Paris: in pursuit of culture

A few days before we set off on the most recent Gluttons At Large adventure, it occurred to me that with all our reservations made ahead we'd have time between meals to do something other than worry about the next meal. Now theater in Paris is a touchy subject here at Flintstone Towers. A few years back, I had read about a brilliant production of Le Bourgeois Gentilhomme at the Comédie Française which would be on while we'd be in Paris. I'd "done" the play in school, it's a marvelous social satire, and "new money" is always a current topic. As I cross the street to catch the bus, I often observe the changing cast of oil barons, musicians, oligarchs, etc., bearing shopping bags and baccompanied by the underfed and over-garnished. Not so much anymore, of course, but when the French critics raved about how the production updated Molière's jokes while remaining true to the integrity of the drama - plus it was at the Comédie Française! in costume! I couldn't resist. Himself said "Why not?" Um, I may have overstressed the table manners scene. A little. Somehow he got the impression there'd be a food fight. (Actually as I think about it this would be a fine addition. Look what it did for Animal House.) So, ok, we got tickets. You know what updated social satire is? Jokes about minor politicians unknown outside of France, who come from towns the names of which are hysterically funny but only to Parisians, speak in patois, slang and argot as incomprehensible as Villon's, are cheated on left and right, and can't even steal successfully. And that's about all I got out of it. Himself still points out that the tickets cost almost as much as a meal, and we could have been eating.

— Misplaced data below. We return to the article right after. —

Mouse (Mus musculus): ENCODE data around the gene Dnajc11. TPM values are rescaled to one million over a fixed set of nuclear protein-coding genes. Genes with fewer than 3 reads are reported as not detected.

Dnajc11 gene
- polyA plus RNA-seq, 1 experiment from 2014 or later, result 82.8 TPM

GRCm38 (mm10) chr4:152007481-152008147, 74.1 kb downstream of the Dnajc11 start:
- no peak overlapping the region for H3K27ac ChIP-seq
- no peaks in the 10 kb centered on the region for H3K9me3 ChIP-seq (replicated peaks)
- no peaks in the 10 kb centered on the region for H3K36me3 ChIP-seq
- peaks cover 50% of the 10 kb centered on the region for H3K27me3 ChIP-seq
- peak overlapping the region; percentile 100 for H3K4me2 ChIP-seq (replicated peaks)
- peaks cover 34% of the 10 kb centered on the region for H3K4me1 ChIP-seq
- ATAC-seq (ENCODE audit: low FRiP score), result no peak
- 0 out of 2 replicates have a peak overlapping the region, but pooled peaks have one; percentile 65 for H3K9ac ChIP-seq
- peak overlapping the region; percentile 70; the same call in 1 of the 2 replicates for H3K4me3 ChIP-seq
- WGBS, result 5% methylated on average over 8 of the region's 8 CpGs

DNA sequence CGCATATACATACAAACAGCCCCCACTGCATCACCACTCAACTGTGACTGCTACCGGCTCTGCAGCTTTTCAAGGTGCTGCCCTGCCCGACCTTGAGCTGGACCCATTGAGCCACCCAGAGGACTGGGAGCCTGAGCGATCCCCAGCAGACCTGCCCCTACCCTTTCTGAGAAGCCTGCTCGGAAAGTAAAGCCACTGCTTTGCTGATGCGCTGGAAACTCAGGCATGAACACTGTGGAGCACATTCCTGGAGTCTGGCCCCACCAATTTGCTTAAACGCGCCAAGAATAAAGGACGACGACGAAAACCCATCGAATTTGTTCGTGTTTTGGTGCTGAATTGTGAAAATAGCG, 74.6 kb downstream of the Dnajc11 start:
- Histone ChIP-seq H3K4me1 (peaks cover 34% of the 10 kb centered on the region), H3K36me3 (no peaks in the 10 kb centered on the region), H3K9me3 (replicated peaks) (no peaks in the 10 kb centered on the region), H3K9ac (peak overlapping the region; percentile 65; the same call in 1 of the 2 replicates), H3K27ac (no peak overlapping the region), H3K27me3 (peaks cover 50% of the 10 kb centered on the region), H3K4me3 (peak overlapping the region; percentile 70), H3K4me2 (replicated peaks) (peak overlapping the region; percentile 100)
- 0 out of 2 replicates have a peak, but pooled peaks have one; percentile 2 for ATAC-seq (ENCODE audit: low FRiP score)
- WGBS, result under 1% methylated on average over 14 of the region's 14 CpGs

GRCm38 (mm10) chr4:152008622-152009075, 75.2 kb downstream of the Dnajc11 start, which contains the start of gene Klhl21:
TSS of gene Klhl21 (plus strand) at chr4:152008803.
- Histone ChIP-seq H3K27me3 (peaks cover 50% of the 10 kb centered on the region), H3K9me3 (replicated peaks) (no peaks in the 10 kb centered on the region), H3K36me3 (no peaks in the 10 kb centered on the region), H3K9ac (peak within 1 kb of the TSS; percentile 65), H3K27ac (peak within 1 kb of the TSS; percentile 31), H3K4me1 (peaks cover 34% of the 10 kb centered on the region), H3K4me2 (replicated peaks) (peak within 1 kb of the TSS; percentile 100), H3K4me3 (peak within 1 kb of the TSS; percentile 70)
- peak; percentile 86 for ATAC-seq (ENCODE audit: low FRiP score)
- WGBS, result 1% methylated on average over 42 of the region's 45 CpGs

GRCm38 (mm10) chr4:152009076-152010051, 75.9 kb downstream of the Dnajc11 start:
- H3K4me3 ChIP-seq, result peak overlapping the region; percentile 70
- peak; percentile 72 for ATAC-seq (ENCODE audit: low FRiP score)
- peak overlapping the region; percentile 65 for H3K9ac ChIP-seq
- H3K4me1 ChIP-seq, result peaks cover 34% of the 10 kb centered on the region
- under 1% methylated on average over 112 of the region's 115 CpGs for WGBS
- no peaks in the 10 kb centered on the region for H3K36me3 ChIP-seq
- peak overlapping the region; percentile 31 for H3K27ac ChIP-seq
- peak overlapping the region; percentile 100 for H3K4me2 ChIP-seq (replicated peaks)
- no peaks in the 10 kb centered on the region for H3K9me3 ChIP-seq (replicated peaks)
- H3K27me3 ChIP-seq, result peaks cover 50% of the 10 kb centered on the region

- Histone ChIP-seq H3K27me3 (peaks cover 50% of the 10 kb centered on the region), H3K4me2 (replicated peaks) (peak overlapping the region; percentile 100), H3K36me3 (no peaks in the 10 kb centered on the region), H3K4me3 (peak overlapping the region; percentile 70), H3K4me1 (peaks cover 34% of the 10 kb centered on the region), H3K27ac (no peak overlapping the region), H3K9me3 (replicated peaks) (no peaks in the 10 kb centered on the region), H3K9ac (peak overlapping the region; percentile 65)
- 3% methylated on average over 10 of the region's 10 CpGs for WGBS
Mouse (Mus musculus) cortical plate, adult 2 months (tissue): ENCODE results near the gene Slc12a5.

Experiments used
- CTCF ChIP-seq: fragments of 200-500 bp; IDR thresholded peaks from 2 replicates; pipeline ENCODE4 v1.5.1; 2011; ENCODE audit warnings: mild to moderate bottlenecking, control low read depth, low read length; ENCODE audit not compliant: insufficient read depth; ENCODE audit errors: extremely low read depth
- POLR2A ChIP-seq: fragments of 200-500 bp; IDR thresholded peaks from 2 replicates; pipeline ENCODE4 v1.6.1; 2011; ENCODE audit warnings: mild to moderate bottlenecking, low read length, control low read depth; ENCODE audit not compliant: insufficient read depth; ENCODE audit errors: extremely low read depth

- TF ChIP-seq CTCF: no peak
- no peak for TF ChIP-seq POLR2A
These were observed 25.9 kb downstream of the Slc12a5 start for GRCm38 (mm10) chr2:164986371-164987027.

Gertrude in Paris
Gertrude down the street
Gertrude NY close up

Happily, on this trip,  we were able to get tickets in advance for the Gertrude Stein exhibit at the Grand Palais, which would open while we were in Paris. No, I don't have connections, but I do have a computer! More accurately, the exhibit was entitled "Cézanne Matisse  Picasso… The Steins' Adventures," and it told a story about Gertrude, her brothers who also came to Paris and moved in the same circles, and Gertrude's professional, artistic and personal life. I was interested to learn that the first Stein to arrive was in fact Gertrude's brother Leo, with whom she set up housekeeping. And Gertrude... a magnetic personality. There was a cast of the famous bronze statue of her towards the end of the exhibit, large, content, serene... I knew I'd seen it, but where? I was reminded of the Buddhas in Nepal and Myanmar, oblivious to the beauty and terror of their surroundings. As I thought of all of the Buddhas I've seen, in all of the different places, I realized that I was overlooking the obvious: this very statue lives in the courtyard of our very own New York Public Library at 5th Avenue and 42nd Street!

That night, we had a wonderful dinner at Apicius, which never lets us down. I think if I were going to have only one extravagant splurge this would have to be it. Do lunch if you think dinner is too, too. As you enter the courtyard, you wonder if you've been transported by mistake to the Chateau country. At one time, there were many private houses like this in Paris, and this one has been beautifully redone into a restaurant with a number of spacious dining rooms. The producer Luc Besson has his offices and a film school in the rest of the building. The restaurant staff is warm, welcoming, and thoroughly professional. I'd call the décor "modern eccentric:" attractive, comfortable, and just a bit whimsical. To be continued

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